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Web Sites Help Those With Stock Options Learn
How to Use Them

The Boston Globe reviewed myStockOptions.com for the business section of the Sunday edition of July 23, 2000. The full text of the article, excerpted below, is available in the Globe's archive section.

With employees at everything from Internet start-ups to blue-chip firms wanting stock options these days - or at least on the days the market's going up - it was only a matter of time before Web sites emerged to target this audience.

Last month, a Brookline company launched myStockOptions.com, a comprehensive site promising to help the up to 10 million Americans with stock options figure out complicated tax questions and maximize their options.

In the few weeks since it became available publicly, the site has gotten more than a million hits, said Bruce Brumberg, chief executive of the company and owner of a legal and financial publishing company. And private tests of the site by option holders at more than 40 companies, including Staples, eToys, and Johnson & Johnson, have also been successful, he said.

"The response has been tremendous," said Brumberg, an attorney, who cofounded the site with Jesse Brill and Peter Van Ness. "We have deep original content, online tools, online record-keeping, and community features ... and it's free."

www.myStockOptions.com: This features the most inviting home page of the sites reviewed, with plenty on the menu. Want to know what it means when your stock options are "underwater"? You'll find the answer in the glossary of terms. Is it better to get nonqualified stock options or incentive stock options? The answer is in the "frequently asked questions." And if there's a question that isn't answered on the site, you can e-mail a specialist.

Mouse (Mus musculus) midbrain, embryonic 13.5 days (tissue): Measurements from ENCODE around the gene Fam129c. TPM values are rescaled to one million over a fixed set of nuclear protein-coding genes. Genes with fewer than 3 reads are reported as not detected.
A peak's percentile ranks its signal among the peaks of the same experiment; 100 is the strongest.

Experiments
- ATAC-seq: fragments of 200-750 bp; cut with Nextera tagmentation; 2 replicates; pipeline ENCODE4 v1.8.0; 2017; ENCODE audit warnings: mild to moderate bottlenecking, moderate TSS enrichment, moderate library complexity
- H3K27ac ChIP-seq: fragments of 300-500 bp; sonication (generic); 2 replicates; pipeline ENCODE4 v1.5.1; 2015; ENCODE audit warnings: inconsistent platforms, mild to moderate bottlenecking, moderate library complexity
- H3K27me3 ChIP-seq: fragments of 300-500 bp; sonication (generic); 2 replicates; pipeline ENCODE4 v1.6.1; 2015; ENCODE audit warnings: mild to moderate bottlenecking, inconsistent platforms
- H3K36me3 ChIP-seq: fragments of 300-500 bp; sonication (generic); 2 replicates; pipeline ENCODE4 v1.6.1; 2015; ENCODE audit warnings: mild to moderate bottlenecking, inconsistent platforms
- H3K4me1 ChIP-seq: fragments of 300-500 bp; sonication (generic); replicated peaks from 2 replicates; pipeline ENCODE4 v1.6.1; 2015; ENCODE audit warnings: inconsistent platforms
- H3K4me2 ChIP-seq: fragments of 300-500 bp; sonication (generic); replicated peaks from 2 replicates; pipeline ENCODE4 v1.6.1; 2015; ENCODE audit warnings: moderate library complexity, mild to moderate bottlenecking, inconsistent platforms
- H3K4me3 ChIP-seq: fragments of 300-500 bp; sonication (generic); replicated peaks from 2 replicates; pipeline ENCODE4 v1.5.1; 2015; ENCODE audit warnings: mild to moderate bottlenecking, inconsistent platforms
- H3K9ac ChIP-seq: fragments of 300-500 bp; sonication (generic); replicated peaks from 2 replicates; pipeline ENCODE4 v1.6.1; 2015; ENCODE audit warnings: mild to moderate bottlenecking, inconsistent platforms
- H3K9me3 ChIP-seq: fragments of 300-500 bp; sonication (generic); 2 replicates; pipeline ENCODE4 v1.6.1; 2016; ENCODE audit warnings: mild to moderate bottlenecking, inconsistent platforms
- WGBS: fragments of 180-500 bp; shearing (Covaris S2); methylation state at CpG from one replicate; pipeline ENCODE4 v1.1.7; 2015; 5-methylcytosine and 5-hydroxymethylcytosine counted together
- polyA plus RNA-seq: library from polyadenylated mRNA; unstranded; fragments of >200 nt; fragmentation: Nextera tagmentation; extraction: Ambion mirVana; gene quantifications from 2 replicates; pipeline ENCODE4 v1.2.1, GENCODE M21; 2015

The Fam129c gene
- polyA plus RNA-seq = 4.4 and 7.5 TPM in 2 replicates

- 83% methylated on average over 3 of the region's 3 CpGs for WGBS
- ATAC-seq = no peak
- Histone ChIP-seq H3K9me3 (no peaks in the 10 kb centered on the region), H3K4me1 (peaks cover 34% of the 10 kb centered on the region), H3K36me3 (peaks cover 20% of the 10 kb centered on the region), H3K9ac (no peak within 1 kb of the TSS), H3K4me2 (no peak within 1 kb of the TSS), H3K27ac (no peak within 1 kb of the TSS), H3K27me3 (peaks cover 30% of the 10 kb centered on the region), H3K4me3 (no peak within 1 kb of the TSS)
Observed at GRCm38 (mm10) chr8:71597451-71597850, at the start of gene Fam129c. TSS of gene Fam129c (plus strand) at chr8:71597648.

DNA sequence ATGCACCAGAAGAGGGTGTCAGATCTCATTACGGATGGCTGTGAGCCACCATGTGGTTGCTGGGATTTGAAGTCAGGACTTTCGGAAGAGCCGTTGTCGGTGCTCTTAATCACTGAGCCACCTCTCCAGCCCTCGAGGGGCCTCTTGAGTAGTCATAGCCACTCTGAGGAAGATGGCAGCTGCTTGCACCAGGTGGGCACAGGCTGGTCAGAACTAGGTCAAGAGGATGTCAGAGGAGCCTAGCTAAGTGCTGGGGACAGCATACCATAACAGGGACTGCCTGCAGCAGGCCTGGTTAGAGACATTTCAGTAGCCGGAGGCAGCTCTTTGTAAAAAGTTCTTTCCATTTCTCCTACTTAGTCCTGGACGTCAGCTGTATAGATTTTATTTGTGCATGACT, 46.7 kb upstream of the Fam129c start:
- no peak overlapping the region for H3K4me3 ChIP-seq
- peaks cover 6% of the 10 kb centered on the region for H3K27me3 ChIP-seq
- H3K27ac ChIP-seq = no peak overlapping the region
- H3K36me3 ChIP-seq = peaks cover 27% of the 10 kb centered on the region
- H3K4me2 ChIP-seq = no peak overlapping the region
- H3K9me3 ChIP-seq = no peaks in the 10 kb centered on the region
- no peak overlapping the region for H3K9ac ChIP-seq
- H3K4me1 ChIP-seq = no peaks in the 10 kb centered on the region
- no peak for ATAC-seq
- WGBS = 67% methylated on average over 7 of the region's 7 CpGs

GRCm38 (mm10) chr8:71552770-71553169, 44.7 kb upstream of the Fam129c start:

There are sections on the nuts-and-bolts of options, taxation, and vesting, as well as on the very human emotions of greed and envy and the implications of divorce for option holders.

And there are plenty of online tools here to help you calculate how much in taxes you'd pay if you exercised now; how many shares to exercise if you need a certain amount of cash; and whether you should sell, hold or look at other investments.

While some of the features are available for anyone visiting the site, some require registering for free membership. There are no ads on the site. Brumberg said the company is exploring such possible revenue sources as licensing of the technology and private labeling of the site with financial service firms.